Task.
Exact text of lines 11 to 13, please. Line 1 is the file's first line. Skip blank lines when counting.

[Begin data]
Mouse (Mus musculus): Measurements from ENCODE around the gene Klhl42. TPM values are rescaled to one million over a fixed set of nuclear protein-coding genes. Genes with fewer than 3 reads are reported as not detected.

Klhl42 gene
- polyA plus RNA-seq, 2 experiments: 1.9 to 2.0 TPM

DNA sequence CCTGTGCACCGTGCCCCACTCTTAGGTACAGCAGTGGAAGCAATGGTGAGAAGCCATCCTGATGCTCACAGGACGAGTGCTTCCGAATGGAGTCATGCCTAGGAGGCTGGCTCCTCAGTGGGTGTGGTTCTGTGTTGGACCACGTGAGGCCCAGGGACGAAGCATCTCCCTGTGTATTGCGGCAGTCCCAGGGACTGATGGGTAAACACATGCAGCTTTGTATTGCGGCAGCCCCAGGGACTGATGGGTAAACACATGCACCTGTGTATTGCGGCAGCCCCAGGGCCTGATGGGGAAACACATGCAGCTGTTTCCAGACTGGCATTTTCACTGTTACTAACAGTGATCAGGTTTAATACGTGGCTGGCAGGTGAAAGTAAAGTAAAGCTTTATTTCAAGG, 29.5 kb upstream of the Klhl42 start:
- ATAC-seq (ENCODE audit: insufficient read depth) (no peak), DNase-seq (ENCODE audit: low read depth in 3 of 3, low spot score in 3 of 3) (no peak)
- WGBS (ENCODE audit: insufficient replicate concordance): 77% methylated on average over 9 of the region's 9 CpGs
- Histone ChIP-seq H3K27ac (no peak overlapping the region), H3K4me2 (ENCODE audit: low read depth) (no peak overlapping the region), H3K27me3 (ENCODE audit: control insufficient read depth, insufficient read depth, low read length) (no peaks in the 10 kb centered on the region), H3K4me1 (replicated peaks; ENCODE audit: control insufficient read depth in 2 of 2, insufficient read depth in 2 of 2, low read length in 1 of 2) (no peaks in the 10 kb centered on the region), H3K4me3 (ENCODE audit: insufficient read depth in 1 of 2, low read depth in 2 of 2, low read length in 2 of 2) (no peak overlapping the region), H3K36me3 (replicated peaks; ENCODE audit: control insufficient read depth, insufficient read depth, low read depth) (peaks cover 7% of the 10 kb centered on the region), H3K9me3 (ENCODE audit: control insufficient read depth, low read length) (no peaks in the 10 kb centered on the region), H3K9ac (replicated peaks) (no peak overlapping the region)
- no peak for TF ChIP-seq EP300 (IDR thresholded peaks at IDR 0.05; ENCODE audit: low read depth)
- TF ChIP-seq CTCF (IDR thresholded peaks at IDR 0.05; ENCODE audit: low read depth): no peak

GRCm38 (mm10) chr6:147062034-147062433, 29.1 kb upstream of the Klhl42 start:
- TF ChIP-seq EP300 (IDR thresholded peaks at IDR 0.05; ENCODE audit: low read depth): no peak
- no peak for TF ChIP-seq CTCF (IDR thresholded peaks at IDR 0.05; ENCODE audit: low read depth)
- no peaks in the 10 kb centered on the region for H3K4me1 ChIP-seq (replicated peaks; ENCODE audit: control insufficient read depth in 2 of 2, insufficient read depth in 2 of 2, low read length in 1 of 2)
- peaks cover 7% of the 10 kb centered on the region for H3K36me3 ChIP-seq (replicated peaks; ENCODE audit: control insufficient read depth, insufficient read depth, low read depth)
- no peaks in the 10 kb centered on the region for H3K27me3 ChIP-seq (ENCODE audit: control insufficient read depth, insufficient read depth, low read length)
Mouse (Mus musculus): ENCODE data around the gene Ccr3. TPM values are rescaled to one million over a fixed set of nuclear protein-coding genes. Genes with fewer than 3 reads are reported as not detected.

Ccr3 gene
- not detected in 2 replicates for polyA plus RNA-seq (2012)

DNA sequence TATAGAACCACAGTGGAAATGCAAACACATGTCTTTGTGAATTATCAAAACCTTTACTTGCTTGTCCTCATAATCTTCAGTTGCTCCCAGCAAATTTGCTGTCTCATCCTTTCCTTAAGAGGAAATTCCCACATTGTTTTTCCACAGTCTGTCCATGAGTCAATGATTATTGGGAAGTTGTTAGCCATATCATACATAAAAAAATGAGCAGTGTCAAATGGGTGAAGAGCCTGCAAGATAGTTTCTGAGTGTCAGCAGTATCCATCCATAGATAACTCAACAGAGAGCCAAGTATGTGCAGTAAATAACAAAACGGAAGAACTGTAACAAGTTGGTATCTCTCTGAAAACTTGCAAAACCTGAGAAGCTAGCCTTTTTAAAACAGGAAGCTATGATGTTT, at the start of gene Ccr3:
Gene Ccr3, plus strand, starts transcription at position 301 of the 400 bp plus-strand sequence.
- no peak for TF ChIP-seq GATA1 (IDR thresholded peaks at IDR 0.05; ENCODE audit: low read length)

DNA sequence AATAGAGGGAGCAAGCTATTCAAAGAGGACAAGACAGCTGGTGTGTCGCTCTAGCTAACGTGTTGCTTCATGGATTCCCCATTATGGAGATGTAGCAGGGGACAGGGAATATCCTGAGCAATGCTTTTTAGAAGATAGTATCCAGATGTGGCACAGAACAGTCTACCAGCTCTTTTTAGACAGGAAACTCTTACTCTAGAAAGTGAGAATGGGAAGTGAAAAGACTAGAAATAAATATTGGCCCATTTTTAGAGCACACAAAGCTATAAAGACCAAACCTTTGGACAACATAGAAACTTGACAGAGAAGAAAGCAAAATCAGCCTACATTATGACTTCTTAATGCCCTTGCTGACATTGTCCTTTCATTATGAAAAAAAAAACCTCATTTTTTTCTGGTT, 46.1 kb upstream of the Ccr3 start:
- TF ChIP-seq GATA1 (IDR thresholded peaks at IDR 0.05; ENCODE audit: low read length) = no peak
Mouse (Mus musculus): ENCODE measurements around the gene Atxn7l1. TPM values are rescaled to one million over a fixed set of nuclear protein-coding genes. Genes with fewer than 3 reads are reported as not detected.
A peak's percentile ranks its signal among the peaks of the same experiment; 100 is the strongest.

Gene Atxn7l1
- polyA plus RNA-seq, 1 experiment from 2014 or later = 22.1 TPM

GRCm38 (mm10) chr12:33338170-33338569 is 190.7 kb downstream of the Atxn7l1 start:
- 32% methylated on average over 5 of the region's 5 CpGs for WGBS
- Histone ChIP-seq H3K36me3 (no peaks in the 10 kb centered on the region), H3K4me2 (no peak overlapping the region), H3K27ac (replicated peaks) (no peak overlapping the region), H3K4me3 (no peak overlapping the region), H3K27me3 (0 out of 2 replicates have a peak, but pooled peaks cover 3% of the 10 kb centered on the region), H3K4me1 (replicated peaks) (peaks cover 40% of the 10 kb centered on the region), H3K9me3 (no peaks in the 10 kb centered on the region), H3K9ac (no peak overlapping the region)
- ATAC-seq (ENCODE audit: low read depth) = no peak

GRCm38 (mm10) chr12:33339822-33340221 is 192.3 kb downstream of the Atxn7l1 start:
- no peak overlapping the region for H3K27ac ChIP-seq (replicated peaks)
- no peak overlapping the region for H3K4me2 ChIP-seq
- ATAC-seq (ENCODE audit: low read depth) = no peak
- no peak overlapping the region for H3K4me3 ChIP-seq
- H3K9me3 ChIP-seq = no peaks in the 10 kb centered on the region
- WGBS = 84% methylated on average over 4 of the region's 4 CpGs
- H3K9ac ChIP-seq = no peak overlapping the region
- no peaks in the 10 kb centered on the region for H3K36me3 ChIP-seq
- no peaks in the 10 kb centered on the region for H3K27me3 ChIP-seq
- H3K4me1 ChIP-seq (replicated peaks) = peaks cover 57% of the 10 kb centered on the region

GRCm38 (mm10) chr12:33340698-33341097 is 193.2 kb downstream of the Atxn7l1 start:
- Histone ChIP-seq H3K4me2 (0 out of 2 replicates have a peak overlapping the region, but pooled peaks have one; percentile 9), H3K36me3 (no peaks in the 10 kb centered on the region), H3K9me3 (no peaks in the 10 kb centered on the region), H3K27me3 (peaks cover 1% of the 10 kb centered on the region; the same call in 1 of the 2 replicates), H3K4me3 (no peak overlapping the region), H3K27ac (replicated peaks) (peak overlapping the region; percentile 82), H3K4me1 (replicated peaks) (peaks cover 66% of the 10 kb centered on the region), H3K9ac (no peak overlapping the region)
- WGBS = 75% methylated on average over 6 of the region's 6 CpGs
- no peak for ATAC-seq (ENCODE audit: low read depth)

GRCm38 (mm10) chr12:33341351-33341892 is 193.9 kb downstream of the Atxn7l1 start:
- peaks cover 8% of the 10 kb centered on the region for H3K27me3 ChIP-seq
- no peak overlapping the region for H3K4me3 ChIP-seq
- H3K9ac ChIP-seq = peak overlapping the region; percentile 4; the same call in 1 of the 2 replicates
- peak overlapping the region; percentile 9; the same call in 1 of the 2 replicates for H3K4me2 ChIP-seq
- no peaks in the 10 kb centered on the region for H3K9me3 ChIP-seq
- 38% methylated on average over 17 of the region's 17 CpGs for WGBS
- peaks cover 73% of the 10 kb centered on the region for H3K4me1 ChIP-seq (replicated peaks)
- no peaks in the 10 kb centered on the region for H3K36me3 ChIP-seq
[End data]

- TF ChIP-seq EP300 (IDR thresholded peaks at IDR 0.05; ENCODE audit: low read depth): no peak
- no peak for TF ChIP-seq CTCF (IDR thresholded peaks at IDR 0.05; ENCODE audit: low read depth)
- no peaks in the 10 kb centered on the region for H3K4me1 ChIP-seq (replicated peaks; ENCODE audit: control insufficient read depth in 2 of 2, insufficient read depth in 2 of 2, low read length in 1 of 2)